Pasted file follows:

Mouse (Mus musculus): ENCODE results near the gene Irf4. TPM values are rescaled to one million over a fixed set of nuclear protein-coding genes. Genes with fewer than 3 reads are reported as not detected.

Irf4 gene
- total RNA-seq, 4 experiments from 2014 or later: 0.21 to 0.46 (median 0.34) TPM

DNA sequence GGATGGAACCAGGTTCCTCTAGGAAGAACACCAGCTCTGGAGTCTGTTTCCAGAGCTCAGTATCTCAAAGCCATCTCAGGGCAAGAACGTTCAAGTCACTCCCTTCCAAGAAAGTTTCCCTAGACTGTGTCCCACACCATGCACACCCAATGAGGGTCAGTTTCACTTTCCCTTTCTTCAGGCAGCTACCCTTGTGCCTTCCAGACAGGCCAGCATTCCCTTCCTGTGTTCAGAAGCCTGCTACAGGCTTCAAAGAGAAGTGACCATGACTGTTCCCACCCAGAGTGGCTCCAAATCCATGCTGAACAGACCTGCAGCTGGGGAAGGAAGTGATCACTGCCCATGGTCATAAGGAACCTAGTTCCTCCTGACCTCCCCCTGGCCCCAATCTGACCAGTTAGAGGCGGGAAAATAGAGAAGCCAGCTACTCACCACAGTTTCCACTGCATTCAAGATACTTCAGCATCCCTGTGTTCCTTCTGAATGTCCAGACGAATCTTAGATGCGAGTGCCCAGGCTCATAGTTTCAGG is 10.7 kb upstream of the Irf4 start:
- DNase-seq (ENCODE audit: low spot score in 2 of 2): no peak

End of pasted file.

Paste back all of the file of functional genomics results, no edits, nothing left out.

Mouse (Mus musculus): ENCODE results near the gene Irf4. TPM values are rescaled to one million over a fixed set of nuclear protein-coding genes. Genes with fewer than 3 reads are reported as not detected.

Irf4 gene
- total RNA-seq, 4 experiments from 2014 or later: 0.21 to 0.46 (median 0.34) TPM

DNA sequence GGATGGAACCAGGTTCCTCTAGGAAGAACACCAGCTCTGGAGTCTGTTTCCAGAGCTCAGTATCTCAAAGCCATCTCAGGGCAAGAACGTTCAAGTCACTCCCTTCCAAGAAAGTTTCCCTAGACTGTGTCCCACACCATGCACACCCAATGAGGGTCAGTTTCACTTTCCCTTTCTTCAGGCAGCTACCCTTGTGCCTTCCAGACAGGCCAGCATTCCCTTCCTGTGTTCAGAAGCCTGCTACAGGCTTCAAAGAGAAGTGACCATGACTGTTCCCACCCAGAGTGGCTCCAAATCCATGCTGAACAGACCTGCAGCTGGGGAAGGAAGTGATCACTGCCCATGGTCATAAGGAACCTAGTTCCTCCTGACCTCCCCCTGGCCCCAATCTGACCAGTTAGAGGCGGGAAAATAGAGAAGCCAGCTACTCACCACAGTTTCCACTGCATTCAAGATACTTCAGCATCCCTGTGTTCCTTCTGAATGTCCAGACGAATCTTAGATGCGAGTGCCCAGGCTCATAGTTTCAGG is 10.7 kb upstream of the Irf4 start:
- DNase-seq (ENCODE audit: low spot score in 2 of 2): no peak